How Umurangi Generation Avoids the Tourist Trap

(Minor spoilers for Umurangi Generation and its DLC, both of which I recommend you play)

Photography in games tends to have a very detached perspective on the world being captured. The camera is often free-floating, removed from the constraints characters and environments can impose on them. In some cases the game brings all motion to a standstill so that a player can more easily capture the perfect moment, and even allows them to alter the world by adjusting natural light and positioning.

Allowing for this creative freedom isn’t bad per se, but it causes there to be a disconnect between the player and the world the game is showing them — that it’s something that can bend to their whim, and not a larger autonomous environment. Some games take different approaches to their photography; The Legend of Zelda: Breath of the Wild gives Link a device for him to take photographs with, allowing the player to roleplay as a character dabbling in photography. More notably, for a while the only means Final Fantasy XV gave the player of capturing in-game photos was through an NPC companion who would take photos of your adventure himself.

One of the best games that effectively utilize photography however, is Umurangi Generation. Set in a cyberpunk apocalyptic future, it tells a story about climate change, capitalism, imperialism, and indigenous struggle, all without a single word of dialogue. The only means it gives the player to interact with the world is a camera, and as you go through each level taking photos of your given targets, the game weaves facets about its world into environmental details big and small. The pitfalls a game like this can run into come with how they frame the action of taking photos of certain environments. Any game that makes its main verb an observational one runs the risk of detaching the player from the world by having them document the world without grounding them in it. In other words, by making the player a tourist: someone who’s passing through a space, taking it in with no real attachment to it. Umurangi Generation avoids this trap, in part by making the player connected to the events at hand, and by making its radical story unavoidable.

The most obvious way the game does this is by giving you some cool friends. (Something more games should look into doing, in my opinion.) From the very first level you’re introduced to the characters who’ll follow you around for the rest of the game, and you’re encouraged to take photos with them whenever you can. They all have incredibly distinct and stylish looks, from nerdy bunnygirl to pink-haired punk to “is literally just a penguin.” The environments you’re in will change rapidly over the course of the game, but having friends by your side gives you a sense of community in the face of oblivion.

It’s also clear from the get-go that you and your posse are not tourists in the world of Umurangi Generation, as evidenced by the types of environments you end up exploring. You’re never treated to the kinds of views and experiences that might be commodified for tourists — the locations here exist for themselves, not the player. Watching the faintest of sunbeams fall to rest and fail to light the dank streets of Kati Kati lined with people whose nation has failed them, it’s a scene that’s so vivid because it finds beauty in the mundanity. Choosing what aspects of this area to capture is an exercise in choosing how to tell the story of those native to here, as it’s clear their fate is entwined with your own.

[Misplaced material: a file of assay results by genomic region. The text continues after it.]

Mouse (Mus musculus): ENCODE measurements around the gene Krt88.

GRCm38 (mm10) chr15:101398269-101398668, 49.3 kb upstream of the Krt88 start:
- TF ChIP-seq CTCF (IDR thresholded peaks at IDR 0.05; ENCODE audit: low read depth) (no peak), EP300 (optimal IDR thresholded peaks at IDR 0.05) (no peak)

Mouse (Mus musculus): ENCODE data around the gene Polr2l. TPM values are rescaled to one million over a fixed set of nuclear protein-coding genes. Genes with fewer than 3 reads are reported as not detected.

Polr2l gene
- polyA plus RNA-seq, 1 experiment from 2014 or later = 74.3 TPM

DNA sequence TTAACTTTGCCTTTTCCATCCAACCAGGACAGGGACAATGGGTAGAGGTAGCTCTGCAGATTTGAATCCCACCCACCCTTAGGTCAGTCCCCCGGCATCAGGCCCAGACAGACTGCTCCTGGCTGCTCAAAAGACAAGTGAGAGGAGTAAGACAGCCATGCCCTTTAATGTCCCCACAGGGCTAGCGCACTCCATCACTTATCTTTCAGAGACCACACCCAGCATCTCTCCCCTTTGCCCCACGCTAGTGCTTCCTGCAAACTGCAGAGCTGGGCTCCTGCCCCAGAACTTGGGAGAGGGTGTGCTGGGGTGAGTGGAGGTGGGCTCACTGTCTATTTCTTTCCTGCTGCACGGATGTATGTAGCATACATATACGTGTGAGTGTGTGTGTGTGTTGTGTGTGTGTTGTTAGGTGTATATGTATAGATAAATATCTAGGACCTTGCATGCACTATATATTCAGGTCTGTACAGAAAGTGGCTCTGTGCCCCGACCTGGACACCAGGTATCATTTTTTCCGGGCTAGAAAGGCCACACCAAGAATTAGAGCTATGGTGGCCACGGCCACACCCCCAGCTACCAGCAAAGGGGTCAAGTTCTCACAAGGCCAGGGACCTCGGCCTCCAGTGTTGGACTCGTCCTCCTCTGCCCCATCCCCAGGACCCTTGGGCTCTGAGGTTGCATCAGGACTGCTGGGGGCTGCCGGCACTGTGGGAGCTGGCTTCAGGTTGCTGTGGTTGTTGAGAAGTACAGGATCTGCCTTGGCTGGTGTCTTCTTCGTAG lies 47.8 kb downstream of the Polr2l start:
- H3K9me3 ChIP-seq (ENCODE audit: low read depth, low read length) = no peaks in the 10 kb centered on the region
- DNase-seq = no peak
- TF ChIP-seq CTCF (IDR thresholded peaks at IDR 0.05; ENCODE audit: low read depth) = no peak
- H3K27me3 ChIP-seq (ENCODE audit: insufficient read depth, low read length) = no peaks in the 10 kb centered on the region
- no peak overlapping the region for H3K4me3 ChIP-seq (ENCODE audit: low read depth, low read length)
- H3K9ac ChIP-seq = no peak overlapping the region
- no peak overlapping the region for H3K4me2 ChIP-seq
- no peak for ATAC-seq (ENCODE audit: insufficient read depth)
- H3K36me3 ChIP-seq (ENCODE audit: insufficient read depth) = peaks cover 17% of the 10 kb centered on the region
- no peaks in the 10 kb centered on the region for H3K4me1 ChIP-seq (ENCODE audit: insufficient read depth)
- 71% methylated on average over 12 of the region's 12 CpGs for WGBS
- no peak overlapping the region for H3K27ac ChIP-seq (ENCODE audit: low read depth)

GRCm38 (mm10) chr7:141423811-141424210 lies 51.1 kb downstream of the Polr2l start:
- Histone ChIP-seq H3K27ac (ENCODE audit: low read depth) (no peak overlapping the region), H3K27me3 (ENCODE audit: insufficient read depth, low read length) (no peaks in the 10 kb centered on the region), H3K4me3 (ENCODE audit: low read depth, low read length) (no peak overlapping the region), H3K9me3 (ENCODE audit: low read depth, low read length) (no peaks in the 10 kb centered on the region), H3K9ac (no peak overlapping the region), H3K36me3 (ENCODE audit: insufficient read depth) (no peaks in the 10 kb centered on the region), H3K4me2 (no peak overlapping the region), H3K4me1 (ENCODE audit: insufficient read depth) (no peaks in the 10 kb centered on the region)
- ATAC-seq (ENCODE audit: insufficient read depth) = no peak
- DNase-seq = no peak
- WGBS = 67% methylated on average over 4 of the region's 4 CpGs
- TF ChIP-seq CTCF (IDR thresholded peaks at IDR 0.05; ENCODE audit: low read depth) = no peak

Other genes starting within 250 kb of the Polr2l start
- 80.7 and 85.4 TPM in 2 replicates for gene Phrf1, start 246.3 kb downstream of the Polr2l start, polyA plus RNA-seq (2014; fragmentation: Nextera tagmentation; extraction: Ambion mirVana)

It’s the framing of your relationship with the locations in this game that move your role as a photographer from a passive one to an active one. You’re not just observing these places, you’re invested in them. There isn’t a better moment that demonstrates this than the last level in the DLC, where you’re suddenly in the midst of a protest. People march in the streets, police guard a monument at the end of the street, the injured are tended to on the sidewalks. It’s hard not to get caught up in the atmosphere here, but it’s impossible to escape the state when they decide to crack down on you. Throughout the game you see the excesses spent on defense and weaponry while sea levels reach astronomical heights, and in the end you find yourself at the receiving end of all of it.

Taking photos in Umurangi Generation isn’t just an act of creativity (though the game’s extensive camera customization and touch-up options encourage experimentation with the form). You’re bearing witness to the story of people stuck at the end of the world and, in turn, telling that story through photography. It’s a story that you’re involved in, both as a character connected to the world and as a player who’s probably familiar with feeling insignificant in the face of catastrophe. That’s what makes it such a powerful narrative experience: not only does it convey so much through its environments, but it makes the player part of them, and thus, part of the story.

(Pictures: me, the Umurangi Generation Steam page, and Into the Spine)

student film critic at the University of Washington. occasional screenwriter/ttrpg designer. he/him. @_aluketothepast on Twitter.